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What makes a protein sequence a prion?

Sabate R, Rousseau F, Schymkowitz J, Ventura S - PLoS Comput. Biol. (2015)

Bottom Line: In many cases, prion structural conversion is driven by the presence of relatively large glutamine/asparagine (Q/N) enriched segments.Several studies suggest that it is the amino acid composition of these regions rather than their specific sequence that accounts for their priogenicity.However, our analysis indicates that it is instead the presence and potency of specific short amyloid-prone sequences that occur within intrinsically disordered Q/N-rich regions that determine their prion behaviour, modulated by the structural and compositional context.

View Article: PubMed Central - PubMed

Affiliation: Departament de Fisicoquímica, Facultat de Farmàcia, Universitat de Barcelona, Barcelona, Spain; Institut de Nanociència i Nanotecnologia (IN2UB), Universitat de Barcelona, Barcelona, Spain.

ABSTRACT
Typical amyloid diseases such as Alzheimer's and Parkinson's were thought to exclusively result from de novo aggregation, but recently it was shown that amyloids formed in one cell can cross-seed aggregation in other cells, following a prion-like mechanism. Despite the large experimental effort devoted to understanding the phenomenon of prion transmissibility, it is still poorly understood how this property is encoded in the primary sequence. In many cases, prion structural conversion is driven by the presence of relatively large glutamine/asparagine (Q/N) enriched segments. Several studies suggest that it is the amino acid composition of these regions rather than their specific sequence that accounts for their priogenicity. However, our analysis indicates that it is instead the presence and potency of specific short amyloid-prone sequences that occur within intrinsically disordered Q/N-rich regions that determine their prion behaviour, modulated by the structural and compositional context. This provides a basis for the accurate identification and evaluation of prion candidate sequences in proteomes in the context of a unified framework for amyloid formation and prion propagation.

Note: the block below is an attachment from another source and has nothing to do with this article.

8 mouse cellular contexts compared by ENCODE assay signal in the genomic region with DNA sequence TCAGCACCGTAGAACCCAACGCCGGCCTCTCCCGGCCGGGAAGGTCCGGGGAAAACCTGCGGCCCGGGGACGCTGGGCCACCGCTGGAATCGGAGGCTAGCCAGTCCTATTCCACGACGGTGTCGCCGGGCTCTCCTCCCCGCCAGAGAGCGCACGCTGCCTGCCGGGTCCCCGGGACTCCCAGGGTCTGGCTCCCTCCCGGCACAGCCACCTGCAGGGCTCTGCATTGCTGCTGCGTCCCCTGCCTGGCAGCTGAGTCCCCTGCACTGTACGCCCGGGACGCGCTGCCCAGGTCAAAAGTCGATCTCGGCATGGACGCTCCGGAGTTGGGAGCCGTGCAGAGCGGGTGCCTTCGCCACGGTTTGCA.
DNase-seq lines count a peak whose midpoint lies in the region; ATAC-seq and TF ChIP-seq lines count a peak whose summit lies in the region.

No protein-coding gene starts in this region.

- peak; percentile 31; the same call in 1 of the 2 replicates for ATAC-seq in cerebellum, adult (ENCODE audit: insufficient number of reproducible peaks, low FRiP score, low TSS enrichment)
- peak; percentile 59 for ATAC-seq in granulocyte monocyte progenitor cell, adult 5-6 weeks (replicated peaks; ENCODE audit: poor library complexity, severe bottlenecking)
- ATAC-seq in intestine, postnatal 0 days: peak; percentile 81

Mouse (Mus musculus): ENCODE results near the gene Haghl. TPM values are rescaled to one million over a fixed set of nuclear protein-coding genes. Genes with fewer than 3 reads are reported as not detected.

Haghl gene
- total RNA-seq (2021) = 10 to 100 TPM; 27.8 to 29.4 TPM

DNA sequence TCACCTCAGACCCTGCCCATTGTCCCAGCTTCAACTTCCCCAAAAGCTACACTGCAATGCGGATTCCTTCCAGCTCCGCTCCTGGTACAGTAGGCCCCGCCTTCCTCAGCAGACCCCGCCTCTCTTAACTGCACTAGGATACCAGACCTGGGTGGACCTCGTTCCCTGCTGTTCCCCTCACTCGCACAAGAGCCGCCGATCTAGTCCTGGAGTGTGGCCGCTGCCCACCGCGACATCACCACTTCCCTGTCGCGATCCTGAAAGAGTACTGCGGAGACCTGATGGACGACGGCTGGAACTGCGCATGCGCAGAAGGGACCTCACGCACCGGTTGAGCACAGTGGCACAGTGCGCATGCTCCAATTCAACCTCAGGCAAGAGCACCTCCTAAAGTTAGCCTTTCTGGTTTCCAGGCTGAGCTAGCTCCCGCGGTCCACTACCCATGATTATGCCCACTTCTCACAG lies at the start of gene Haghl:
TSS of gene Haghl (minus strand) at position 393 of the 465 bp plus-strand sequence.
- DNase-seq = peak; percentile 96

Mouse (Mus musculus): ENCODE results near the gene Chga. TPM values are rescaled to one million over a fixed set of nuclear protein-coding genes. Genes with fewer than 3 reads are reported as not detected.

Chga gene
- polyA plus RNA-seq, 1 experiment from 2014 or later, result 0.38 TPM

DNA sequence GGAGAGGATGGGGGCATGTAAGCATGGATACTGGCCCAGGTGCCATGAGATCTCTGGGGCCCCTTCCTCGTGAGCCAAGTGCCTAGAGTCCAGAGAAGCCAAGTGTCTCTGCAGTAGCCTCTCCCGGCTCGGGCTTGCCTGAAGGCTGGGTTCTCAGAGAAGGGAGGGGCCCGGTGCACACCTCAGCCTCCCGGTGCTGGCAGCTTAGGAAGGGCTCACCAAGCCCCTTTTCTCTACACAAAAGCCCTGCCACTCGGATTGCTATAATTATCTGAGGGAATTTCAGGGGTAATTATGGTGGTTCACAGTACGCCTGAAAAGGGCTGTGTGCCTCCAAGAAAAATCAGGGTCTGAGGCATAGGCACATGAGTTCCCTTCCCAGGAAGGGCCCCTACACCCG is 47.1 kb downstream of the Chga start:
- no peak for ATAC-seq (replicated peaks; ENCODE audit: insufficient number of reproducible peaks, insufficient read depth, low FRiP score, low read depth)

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Alternative models for amyloid formation in prion-like domains.The compositional model relies on the establishment a large number of weak interactions whereas the pWALTZ model suggests a preferential nucleation by a short amyloidogenic stretch, whose amyloid propensity is modulated by the structural context.
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pcbi-1004013-g006: Alternative models for amyloid formation in prion-like domains.The compositional model relies on the establishment a large number of weak interactions whereas the pWALTZ model suggests a preferential nucleation by a short amyloidogenic stretch, whose amyloid propensity is modulated by the structural context.

Mentions: The results in the present study together with several lines of evidence from the literature indicate that for a protein sequence to become a prion domain it requires: i) a specific region with significant amyloid propensity able to selectively nucleate the self-assembly into ordered, but brittle, amyloid structures ii) a disordered structural context that, in contrast to what happens in structured globular proteins, readily permits the domain self-assembly without a requirement for conformational unfolding, and iii) an amino acid composition that while allowing the domain to be soluble at the physiological concentrations required for the normal protein function still display a basal amyloid propensity, to which N residues would contribute significantly, promoting their self assembly in the presence of preformed amyloid seeds or when its concentration is increased. All these prion properties are readily predictable, opening an avenue for the accurate identification of prionic sequences in proteomes. Moreover, because aggregation of human PFD containing proteins might contribute to the etiology of a number of degenerative diseases, the present approach might find application in the detection of pathogenic genetic mutations associated with these disorders. Composition based methods provide good prion prediction accuracies by assuming that in these particular proteins amyloid formation relies on the establishment a large number of weak interactions between side-chains in long disordered domains (Fig. 6), but in fact they mask the presence of specific short sequence stretches that, as in other amyloids, would trigger the conversion of prions from the soluble to the aggregated and transmissible state (Fig. 6). Instead of two contrasting views, our analysis suggests a model for Q/N rich prions, where a classical amyloid core is embedded in a compositional context that reduces the amyloid nucleation potential, giving rise to sequences that are strongly dependent on seeding.